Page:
Computer Security Breaches Are Preventable

Security system breaches resulting in exposure of large quantities of sensitive information have become increasingly common. As data-hungry enterprises aggregate larger and larger caches of sensitive information, the damage from the inevitable breaches becomes more significant and far-reaching. Is there something fundamentally wrong with the design of our security systems? Can these risks be mitigated?

Nearly all computer systems housing sensitive information use a perimeter security model. They attempt to enforce controlled access to a virtual enclosure in which the sensitive information is stored. Once inside the enclosure, all the sensitive information is equally accessible. Of course, this creates a high-value target for hackers, making it worthwhile to invest significant resources in gaining access. The failure mode is catastrophic, exposing all of the sensitive information during a single successful attack.

Perimeter security operates like a bank vault. If the vault is breached, all of the secured content is subject to theft. However, there is another mechanism for securing individual caches of value. A lock-box or safety-deposit box provides independent secure storage for multiple tenants. Breaching one box does not provide access to any of the other boxes. Possession of a specific key allows access to a particular box. Depending on the design of the lock-box, deposit and withdrawal capabilities may depend on separate keys. In some cases, multiple keys may be required for specific kinds of access.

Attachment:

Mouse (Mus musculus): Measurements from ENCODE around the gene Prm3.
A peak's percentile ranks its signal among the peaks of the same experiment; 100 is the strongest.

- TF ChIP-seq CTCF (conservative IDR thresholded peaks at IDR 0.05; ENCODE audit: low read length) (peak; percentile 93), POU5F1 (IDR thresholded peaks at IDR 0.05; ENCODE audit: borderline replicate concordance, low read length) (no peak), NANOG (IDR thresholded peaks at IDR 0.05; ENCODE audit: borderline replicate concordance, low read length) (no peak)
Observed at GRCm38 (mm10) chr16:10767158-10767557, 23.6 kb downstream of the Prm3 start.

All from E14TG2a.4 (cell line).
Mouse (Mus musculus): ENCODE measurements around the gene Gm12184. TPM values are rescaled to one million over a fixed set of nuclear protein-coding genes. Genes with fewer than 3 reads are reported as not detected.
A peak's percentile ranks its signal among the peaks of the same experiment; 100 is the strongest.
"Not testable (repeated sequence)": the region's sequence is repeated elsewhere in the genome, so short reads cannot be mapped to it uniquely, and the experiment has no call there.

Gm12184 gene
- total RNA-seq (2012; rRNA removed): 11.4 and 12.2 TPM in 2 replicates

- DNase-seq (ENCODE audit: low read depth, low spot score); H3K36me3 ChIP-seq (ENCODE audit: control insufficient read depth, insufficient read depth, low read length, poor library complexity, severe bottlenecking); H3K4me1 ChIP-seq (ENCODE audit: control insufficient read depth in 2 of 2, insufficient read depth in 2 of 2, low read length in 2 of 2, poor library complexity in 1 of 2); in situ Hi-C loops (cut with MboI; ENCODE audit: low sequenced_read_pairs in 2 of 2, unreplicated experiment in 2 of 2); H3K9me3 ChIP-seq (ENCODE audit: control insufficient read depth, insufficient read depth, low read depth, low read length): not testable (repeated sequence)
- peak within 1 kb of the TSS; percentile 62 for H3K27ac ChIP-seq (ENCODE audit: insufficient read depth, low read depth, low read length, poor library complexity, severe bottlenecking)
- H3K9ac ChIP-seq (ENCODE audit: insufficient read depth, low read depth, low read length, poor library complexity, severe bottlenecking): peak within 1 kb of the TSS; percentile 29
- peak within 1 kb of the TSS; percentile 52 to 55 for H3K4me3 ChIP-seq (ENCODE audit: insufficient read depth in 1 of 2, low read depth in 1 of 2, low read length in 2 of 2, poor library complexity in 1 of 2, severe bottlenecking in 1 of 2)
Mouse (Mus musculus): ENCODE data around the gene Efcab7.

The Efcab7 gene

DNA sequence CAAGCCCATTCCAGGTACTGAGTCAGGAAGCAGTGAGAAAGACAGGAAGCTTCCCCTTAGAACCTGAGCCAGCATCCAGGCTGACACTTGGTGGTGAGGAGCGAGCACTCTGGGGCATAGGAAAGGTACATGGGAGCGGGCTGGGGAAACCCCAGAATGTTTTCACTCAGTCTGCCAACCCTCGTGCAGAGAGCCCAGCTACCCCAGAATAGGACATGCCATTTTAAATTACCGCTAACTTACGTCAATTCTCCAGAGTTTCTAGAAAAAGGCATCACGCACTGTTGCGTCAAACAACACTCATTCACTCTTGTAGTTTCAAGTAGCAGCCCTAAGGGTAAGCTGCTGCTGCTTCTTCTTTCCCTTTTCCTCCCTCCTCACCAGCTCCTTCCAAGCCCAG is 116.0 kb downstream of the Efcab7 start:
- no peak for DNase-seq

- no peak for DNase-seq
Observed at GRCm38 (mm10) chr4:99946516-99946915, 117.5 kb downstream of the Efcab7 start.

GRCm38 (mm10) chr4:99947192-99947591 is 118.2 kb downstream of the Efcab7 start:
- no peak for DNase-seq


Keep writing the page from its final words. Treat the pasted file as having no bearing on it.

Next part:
Capability Security

The capability security model works like a lock-box. Access to sensitive information can be partitioned so that each can be secured separately. Access can be granted for specific uses or specific time-frames. Access can be made revocable, with revocation rights held be a third party, if desired.

With such fine-grained access control, there are no large caches of valuable information, so there is much less motivation to hack the system. Subverting the security system would require separate effort for each piece of information, greatly increasing the cost of making the attempt.

Capabilities make additional common usage patterns easy to implement. You can share your access to a resource (with restrictions and time-limits as needed), without allowing someone else to impersonate you. Derivative access rights can be tracked and audited, allowing assignment of responsibility for any particular action. Access can be further delegated to assistants and agents without requiring additional involvement from the original rights-holder.

These very useful interaction patterns are extremely difficult (or impossible) to implement in traditional systems. The usual work-around is to share identification credentials, giving access to far more information than would be needed to do the job, and seriously complicating accountability-tracking.


Large-scale computer security breaches are the inevitable result of perimeter-based access controls, like having one large vault for all the sensitive information in an enterprise. Capability-based access controls allow each piece of sensitive information to be individually secured, like a collection of lock-boxes.

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